It was a Saturday evening in December when the phone rang. I went downstairs to answer it. Someone wanted to speak to our mother. I ran up to tell her and she returned from the phone crying. The call was to tell her that her father was ill. An hour or so later I answered the phone again. This time whoever it was said that our Gaga had died. I ran to get our mother and she was deeply upset. It transpired that Gaga had in fact dropped dead in his kitchen and the first call saying he was ill was to soften the blow for her. She needed the blow softened as just over five months earlier our 15 month old baby brother had been accidentally killed. A lot of sorrow for any mother and daughter to deal with in a short period of time. The date was Saturday December 19th 1959.
My last post here was on the occasion of the anniversary of the death of our paternal grandfather, James D. Gallagher. We never knew him as he died before any of his grandchildren were born, but we did know our maternal grandfather Christopher Robert Clinton. He was ‘Gaga’ to all of his 17 grandchildren (although I cannot be sure that all of them were born while he was alive). It is nice to have special memories of him, although the younger grandchildren do not have any. Our sister for example was aged 3 when he died and does not remember him at all.
On Christmas mornings in the early 1950s, we used to leave Carrigart in County Donegal after breakfast and head for Newtownforbes in County Longford to spend time with our grandparents. This journey of at least 3 hours on modern roads and in modern cars would likely have taken 5 hours or more in our little Ford Prefect. One of my earliest and happiest memories is of sitting in the back of the car next to my older brother, with my treasured hexagonal concertina, that had been dropped off Santa’s sleigh only hours earlier. It had three buttons (and three notes!) and I vividly recall grown-ups pleading with me to ‘give it a rest’, but I am certain that I proudly played it for every mile of that long journey to Nana and Gaga’s house!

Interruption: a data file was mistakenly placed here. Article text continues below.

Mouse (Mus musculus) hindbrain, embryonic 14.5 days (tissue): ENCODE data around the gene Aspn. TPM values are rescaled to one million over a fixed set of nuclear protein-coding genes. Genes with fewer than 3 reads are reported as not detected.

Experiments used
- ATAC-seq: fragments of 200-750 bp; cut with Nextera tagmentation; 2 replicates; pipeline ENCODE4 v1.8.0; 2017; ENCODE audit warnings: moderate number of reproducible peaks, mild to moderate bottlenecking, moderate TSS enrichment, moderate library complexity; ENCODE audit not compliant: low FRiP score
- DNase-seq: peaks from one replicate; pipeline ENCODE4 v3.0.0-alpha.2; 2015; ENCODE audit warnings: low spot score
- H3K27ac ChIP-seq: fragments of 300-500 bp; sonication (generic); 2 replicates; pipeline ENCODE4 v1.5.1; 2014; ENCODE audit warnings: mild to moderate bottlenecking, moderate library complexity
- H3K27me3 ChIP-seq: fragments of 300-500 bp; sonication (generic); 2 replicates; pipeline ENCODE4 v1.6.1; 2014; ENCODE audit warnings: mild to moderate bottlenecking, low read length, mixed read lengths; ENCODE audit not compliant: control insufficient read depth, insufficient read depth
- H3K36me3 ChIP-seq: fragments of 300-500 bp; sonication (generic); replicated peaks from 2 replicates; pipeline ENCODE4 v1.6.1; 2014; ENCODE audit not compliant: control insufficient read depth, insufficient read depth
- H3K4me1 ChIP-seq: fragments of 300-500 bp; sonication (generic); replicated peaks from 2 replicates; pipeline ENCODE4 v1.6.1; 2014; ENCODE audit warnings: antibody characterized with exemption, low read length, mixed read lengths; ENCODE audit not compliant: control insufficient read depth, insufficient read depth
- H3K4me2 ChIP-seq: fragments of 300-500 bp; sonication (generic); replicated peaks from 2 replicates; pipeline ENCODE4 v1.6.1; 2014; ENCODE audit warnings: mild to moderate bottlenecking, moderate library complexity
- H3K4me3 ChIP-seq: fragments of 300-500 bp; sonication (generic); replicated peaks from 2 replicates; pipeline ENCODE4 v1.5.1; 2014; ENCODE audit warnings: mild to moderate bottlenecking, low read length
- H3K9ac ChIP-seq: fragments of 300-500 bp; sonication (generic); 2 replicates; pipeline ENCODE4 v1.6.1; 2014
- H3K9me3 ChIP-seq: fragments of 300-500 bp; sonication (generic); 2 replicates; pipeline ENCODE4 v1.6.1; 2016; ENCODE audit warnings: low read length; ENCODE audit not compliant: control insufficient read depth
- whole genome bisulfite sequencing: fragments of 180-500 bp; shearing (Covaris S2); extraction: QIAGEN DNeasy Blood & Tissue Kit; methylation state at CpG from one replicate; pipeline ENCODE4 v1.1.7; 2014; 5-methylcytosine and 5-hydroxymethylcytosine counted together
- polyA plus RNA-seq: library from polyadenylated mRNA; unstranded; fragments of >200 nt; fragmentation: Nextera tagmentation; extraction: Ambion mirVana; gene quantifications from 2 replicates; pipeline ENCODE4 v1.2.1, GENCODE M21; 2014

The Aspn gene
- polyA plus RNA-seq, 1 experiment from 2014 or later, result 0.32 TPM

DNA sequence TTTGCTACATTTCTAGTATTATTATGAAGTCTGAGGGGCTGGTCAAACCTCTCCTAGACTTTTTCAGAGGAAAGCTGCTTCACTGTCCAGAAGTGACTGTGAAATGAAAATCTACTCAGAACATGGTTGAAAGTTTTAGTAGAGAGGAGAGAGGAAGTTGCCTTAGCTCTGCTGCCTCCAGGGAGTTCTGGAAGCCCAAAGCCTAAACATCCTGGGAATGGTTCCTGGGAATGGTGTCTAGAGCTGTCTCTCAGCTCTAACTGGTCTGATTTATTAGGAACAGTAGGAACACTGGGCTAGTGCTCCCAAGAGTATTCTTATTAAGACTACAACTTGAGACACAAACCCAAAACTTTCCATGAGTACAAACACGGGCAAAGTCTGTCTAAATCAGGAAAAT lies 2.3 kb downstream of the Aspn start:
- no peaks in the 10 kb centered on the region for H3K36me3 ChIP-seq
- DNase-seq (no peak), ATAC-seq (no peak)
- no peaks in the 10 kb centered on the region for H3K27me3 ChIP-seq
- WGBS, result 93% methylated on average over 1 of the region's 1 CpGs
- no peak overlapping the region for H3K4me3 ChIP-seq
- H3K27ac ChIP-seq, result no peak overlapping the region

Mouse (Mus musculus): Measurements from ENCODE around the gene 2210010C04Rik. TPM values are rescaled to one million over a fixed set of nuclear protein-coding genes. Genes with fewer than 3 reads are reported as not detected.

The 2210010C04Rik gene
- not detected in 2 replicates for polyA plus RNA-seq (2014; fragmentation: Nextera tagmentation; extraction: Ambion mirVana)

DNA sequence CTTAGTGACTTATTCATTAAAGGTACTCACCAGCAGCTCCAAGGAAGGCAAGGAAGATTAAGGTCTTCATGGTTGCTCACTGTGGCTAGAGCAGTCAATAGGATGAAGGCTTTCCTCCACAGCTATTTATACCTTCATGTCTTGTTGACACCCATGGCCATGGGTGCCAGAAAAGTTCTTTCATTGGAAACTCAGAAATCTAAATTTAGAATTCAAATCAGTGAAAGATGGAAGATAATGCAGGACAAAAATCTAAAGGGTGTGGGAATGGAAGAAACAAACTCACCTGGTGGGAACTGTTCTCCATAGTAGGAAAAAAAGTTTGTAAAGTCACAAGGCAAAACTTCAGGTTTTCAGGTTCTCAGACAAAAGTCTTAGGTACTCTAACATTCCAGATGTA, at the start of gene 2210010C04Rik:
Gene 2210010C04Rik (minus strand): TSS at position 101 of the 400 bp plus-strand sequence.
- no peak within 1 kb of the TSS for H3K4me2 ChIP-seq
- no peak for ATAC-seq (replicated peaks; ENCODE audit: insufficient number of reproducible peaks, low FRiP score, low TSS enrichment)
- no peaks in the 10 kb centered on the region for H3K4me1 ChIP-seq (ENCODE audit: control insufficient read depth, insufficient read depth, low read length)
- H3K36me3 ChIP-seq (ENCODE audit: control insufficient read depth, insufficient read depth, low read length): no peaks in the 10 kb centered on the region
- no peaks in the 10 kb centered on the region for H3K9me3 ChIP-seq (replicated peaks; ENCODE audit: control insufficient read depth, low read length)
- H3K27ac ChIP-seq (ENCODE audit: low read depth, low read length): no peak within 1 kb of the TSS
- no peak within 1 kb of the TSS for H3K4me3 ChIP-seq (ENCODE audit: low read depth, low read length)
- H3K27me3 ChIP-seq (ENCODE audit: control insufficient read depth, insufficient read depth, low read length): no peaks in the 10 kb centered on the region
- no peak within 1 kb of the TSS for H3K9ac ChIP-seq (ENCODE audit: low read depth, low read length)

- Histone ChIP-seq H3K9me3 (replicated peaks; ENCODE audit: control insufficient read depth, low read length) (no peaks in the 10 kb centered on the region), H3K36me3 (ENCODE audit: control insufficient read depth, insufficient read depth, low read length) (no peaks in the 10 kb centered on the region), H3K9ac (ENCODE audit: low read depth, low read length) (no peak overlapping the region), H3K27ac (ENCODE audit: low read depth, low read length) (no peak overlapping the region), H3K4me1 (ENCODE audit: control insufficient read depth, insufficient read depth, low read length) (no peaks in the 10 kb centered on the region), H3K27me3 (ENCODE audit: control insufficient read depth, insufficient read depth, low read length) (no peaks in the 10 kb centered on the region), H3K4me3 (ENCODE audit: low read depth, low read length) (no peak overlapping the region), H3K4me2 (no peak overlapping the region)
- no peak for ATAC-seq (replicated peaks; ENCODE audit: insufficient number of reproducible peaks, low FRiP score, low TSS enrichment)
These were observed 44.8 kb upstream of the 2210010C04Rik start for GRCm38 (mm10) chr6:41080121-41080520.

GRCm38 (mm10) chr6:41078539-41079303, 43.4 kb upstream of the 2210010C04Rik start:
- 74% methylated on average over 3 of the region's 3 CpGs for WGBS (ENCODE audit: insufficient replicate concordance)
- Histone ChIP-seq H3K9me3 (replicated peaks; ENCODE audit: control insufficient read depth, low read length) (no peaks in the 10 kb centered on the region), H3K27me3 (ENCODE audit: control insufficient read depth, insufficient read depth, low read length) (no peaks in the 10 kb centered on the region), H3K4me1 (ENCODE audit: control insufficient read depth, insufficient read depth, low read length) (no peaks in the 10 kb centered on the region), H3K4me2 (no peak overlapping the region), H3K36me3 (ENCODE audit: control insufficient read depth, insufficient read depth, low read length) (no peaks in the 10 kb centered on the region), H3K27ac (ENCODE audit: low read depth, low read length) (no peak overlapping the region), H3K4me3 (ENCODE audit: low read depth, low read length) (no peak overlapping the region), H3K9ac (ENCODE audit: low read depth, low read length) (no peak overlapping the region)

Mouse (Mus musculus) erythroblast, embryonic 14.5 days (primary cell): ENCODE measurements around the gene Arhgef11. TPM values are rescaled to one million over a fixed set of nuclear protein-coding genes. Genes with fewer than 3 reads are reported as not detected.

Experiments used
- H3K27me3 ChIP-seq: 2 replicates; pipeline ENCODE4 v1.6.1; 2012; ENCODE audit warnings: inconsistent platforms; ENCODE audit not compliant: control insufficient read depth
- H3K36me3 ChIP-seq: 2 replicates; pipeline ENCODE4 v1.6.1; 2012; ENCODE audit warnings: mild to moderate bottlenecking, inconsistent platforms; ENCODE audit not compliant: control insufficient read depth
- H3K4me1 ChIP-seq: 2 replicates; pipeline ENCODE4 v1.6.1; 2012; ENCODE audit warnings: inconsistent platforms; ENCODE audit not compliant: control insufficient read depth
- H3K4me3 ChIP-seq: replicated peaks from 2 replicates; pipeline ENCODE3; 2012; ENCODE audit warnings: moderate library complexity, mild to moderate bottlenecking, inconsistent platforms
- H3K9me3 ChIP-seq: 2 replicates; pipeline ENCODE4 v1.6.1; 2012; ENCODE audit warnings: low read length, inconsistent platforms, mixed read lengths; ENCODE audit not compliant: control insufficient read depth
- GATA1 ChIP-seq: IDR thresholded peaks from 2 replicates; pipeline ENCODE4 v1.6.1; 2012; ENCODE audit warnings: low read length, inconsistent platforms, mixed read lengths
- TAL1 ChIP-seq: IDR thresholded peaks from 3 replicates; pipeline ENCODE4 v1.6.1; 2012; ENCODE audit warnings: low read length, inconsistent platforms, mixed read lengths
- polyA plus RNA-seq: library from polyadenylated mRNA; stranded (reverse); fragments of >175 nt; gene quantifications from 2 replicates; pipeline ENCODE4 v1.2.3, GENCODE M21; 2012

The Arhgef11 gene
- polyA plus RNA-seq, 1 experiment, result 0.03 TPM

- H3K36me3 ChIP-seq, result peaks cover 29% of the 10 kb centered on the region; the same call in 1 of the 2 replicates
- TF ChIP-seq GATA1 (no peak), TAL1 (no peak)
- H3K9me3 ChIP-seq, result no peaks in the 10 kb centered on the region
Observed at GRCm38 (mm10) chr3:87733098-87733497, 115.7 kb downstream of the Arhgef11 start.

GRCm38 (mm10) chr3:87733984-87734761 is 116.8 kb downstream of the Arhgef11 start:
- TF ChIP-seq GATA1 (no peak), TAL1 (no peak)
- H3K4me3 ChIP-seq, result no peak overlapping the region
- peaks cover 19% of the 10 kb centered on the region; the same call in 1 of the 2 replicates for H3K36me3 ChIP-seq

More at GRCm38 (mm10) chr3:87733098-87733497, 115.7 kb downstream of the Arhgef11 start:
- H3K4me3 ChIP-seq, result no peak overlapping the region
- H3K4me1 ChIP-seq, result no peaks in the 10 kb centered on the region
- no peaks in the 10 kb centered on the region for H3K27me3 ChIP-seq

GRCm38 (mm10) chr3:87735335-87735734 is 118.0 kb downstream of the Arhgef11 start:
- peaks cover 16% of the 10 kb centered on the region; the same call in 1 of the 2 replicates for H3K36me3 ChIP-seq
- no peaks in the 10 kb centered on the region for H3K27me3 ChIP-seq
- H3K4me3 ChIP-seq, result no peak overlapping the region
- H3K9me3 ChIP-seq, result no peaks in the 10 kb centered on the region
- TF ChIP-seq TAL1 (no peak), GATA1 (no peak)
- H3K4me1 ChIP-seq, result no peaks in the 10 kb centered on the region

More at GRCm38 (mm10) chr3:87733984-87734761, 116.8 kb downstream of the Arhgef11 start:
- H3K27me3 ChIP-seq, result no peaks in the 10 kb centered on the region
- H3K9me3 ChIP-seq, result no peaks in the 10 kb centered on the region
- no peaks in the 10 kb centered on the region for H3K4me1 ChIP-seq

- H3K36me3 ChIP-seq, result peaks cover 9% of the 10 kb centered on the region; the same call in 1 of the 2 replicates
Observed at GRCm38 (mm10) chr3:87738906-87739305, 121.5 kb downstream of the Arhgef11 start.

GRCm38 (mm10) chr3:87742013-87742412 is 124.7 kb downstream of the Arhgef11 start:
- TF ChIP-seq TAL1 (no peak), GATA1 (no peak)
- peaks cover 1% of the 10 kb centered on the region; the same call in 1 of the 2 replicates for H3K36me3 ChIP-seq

In later years, when the family had become too big for long journeys to Longford on Christmas mornings, we each received a Christmas card written by Gaga, individually addressed and stamped, and containing a ten-shilling note. He had beautiful clear and recognizable handwriting. The cards duly arrived on Friday December 18th 1959 as they had done for some years before, and were received with great excitement. Little did we know that these would be the last we would ever receive from him, as the next news of him was about his death the following day. These treasured cards were carefully put away and although I am not sure where my one is, I do have the one written to our parents, and our sister still has hers.
Gaga was a great man for children and we loved to visit. He was Station Master in Newtownforbes, so we had wonderful times when we went there. Both my older brother and myself were born in this house, so it was home from home to us. We went for walks along the railway line with him and he would lift us up and press our ears against the telegraph poles to hear the wind singing in the telegraph lines; he would let us ‘issue tickets’ in the ticket office, play hide and seek in the wooden floored waiting room and let us make pretend telephone calls on the old wall mounted phone. He loved gardening and would often be found out there in his garden tending flowers and vegetables with his big dog Rex, by his side.
Our Gaga, Christopher Robert Clinton, was born in Altamount Street in Westport County Mayo to John Clinton, Railway Porter and Amelia Gertrude Judge on February 2, 1889.
He died on December 19 1959 at the age of 70, just days after sending out his Christmas cards. I often wish that my own children and grandchildren had met him. He is remembered with much love, particularly at this time every year.